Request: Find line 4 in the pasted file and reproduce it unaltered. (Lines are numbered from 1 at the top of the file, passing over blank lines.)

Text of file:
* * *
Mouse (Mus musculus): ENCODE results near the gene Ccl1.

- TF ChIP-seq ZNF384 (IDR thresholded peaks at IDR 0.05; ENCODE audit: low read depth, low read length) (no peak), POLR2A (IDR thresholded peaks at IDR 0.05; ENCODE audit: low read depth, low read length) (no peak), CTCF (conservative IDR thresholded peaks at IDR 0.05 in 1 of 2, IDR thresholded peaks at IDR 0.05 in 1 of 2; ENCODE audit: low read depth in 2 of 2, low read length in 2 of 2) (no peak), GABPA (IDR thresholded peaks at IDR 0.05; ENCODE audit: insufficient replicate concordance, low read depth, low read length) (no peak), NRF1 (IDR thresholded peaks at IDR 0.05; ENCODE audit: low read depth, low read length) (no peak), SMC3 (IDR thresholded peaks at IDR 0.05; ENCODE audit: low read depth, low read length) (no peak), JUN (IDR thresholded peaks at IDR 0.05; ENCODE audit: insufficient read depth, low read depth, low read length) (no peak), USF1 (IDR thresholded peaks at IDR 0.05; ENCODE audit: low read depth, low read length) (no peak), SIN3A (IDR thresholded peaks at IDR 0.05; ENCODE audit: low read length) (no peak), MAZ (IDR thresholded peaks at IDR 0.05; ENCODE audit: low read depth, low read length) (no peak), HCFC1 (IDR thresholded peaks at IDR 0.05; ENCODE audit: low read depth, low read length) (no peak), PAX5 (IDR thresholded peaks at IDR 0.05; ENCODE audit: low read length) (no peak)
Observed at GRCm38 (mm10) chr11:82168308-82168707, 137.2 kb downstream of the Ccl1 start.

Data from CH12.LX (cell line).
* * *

Data from CH12.LX (cell line).